**editorial note**: These notes pre-date the formal start of my online laboratory notebook, Feb 2 2010: The Lab Notebook Goes Open and were adapted from a LaTeX document in which I kept notes on this topic during my summer at IIASA. Lacking a proper notebook then, documents like this one were updated periodically and occassionally branched into new ones. The post date represents the last time the LaTeX document was edited in the course of that research.

# Abstract

The theory of Adaptive Dynamics has recieved much attention for its analysis of evolutionary branching points. While the asymptotic dynamics of such branching points has been well studied, little is known about the timescale of the process or its behaviour away from the asymptotic limits of large populations and rare, small mutational steps. We provide several estimates of the waiting time for evolutionary branching to occur when different assumptions are relaxed. This approach demonstrates how adaptive branching can be characterized by four seperate phases and also identifies the most likely rate-limiting process in the course of adaptive branching. Our analytic approximations are compared to exact numerical simulation of the branching process.

# Introduction

In adaptive dynamics theory, an evolutionary branching point is a singular strategy that is globally convergent but locally unstable.

A population approaches by discrete jumps.

Almost all quantitative theories of evolution have relied on stochastic models to address the impacts of chance events - such as mutations, births, deaths, and environmental changes - that affect the evolutionary process (Fisher 1937; Lande 1979; Coyne & Orr 2004). Adaptive dynamics theory typically considers two sources of stochasticity: random mutations and the loss of advantageous mutants to chance extinction while their numbers are small. What these models typically do not consider is demographic stochasticity of resident populations (resulting from intrinsic fluctuations through stochastic birth and death events in finite populations of discrete individuals) and environmental stochasticity (resulting from external fluctuations in the environmental conditions a population experiences).

Several recent studies have tried to overcome these limitations. Claessen et al. (2007, 2008) explore simulations of evolutionary branching in small populations and found that demographic stochasticity can delay or halt diversification. Johansson and Ripa (2006) explored the impact that correlated environmental stochasticity has on diversification. They assume that as populations diverge, the environmental influences upon them become less similar. They demonstrate that this correlation can facilitate coexistence early in the process of branching, and as it weakens, the chance that a branch is lost increases. While these studies make an excellent start, a more general theory and mathematical framework is needed to untangle and quantify the multitude of effects stochasticity has on evolutionary branching.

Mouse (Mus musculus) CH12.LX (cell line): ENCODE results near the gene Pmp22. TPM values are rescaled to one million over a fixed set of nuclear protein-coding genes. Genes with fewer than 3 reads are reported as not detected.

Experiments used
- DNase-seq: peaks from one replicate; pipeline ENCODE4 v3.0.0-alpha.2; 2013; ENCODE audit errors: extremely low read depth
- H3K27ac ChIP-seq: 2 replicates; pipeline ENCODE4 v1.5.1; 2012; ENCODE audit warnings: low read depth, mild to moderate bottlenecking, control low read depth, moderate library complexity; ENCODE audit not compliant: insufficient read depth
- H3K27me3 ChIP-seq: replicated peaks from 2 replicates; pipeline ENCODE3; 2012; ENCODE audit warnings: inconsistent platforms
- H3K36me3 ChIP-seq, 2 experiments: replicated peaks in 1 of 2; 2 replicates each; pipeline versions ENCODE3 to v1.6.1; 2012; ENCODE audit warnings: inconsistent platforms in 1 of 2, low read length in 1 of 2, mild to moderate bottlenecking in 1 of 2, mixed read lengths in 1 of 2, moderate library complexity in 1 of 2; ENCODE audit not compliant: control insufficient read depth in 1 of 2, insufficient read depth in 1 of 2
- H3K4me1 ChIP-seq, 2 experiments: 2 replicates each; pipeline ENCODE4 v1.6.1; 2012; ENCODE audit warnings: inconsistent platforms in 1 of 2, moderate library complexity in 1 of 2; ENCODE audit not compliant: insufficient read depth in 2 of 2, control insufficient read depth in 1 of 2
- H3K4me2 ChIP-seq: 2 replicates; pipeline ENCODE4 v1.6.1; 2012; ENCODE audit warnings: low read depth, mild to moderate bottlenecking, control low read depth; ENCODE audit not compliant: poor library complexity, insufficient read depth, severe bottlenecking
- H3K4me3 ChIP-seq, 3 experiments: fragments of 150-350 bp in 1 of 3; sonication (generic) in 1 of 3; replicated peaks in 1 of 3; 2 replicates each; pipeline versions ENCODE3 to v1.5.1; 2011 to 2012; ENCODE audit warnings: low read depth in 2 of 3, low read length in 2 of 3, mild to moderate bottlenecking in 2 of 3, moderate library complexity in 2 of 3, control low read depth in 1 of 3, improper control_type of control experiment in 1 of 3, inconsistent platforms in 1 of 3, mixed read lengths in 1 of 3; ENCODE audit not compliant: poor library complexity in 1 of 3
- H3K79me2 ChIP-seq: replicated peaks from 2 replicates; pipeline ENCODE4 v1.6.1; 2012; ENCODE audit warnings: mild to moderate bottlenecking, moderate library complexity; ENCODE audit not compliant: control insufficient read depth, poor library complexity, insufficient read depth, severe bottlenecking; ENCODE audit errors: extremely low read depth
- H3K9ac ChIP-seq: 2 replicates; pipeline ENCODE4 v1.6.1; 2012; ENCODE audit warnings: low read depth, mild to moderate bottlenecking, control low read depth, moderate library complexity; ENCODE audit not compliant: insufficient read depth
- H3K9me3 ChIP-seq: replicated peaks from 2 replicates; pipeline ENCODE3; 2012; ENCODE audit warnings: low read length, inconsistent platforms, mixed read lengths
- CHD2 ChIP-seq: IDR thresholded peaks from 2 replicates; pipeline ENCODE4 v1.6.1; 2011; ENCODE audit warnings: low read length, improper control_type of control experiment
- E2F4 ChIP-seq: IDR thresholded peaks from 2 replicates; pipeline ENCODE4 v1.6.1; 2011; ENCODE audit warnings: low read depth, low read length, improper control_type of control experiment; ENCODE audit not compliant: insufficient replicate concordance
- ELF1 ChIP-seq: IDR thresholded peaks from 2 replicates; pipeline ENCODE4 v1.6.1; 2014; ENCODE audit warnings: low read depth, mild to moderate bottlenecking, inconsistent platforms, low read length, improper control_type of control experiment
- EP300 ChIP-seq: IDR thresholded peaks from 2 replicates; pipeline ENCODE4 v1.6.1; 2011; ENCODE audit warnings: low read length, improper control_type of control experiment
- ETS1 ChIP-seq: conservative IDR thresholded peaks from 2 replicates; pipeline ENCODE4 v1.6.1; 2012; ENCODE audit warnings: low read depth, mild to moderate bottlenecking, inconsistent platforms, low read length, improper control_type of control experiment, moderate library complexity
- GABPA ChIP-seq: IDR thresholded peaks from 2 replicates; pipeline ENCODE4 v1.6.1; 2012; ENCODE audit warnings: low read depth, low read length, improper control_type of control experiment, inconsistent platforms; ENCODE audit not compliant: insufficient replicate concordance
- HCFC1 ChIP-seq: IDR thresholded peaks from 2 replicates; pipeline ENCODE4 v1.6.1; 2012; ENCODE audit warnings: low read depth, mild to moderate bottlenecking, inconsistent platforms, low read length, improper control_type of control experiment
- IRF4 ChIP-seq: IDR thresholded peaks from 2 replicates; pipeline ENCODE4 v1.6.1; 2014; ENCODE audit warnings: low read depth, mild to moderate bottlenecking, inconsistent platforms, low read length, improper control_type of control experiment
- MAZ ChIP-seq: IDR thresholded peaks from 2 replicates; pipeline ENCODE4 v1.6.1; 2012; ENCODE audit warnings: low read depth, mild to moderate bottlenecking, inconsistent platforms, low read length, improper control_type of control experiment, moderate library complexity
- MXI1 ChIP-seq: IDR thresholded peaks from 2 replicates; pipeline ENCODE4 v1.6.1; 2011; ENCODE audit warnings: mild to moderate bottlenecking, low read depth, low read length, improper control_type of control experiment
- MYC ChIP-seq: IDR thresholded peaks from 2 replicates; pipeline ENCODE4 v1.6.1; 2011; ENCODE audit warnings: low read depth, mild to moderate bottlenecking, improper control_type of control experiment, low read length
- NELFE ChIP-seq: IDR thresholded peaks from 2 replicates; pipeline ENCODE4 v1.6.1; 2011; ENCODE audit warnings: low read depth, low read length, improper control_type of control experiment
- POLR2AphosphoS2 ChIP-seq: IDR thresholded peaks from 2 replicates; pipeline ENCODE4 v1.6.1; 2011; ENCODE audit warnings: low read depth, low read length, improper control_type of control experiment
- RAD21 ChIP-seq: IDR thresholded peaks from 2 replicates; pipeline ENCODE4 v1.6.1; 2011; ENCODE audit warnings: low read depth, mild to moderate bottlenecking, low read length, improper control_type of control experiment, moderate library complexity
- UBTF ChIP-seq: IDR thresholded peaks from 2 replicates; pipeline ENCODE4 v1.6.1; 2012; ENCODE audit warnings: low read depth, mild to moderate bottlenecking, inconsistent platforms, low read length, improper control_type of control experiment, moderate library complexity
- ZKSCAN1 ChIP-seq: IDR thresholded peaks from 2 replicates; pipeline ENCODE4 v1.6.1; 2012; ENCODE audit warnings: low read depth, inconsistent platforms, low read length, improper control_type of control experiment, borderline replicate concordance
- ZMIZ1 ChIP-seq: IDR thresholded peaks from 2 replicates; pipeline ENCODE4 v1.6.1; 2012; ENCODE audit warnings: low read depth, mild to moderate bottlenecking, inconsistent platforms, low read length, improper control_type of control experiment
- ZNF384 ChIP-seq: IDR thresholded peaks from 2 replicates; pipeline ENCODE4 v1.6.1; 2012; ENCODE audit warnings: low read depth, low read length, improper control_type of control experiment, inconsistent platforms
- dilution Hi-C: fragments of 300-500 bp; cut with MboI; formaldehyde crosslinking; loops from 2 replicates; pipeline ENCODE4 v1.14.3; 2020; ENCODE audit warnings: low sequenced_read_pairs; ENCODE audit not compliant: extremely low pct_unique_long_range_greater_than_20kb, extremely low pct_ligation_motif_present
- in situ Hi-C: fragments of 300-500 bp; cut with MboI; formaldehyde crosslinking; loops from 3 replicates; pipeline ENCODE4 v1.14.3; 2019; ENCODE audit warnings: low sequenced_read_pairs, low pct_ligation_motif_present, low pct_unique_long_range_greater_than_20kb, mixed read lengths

# Methods

## Model

We consider the classic adaptive dynamics model for evolutionary branching under competition for a limiting resource by Dieckmann and Doebeli (1999). The population dynamics of \(N(x,t)\) individuals each with focal trait \(x\) are given by a continuous time birth-death process with rates

\[\begin{aligned} b(N) = & r \nonumber \\ d(N) = & r \frac{\sum_yN(y,t)C(x,y)}{K(x)} .\label{general_logistic}\end{aligned}\]

The focal trait \(x\) can be thought of as some continuous phenotypic variable, such as beak size, which affects resource consumption. Niche differences driving speciation arise from differences in this trait. In the model, \(K(x)\) is the resource kernel which determines the equilibrium population density and \(C(x,y)\) is a the competition kernel, describing the relative change in death rate of individuals of type \(x\) due to competition by individuals of type \(y\). Given \(C(x,x)=1\), the equilibrium density of a monomorphic population is \(N^{\ast}(x)=K(x)\). Following we assume the following Gaussian forms,

\[K(x)=K_0e^{-x^2/(2\sigma_k^2)}, \label{K}\]

and

\[C(x,y)=e^{-(x-y)^2/(2\sigma_c^2)}, \label{C}\]

where \(\sigma_k\) and \(\sigma_c\) are scale factors for the resource distribution and competition kernels respectively. \(\sigma_c\) can be though of as the niche size. We focus on the case \(\sigma_k>\sigma_c\), for which the model has an evolutionary branching point at \(x=0\) .

The evolutionary dynamics are specified only at the phenotypic level: We assume that with probability \(\mu\) an individual birth results in a mutant offspring, and that the mutant trait is chosen from a Gaussian distribution centered at the trait value of the parents and with a variance \(\sigma_{\mu}^2\).

## The Adaptive Dynamics of Branching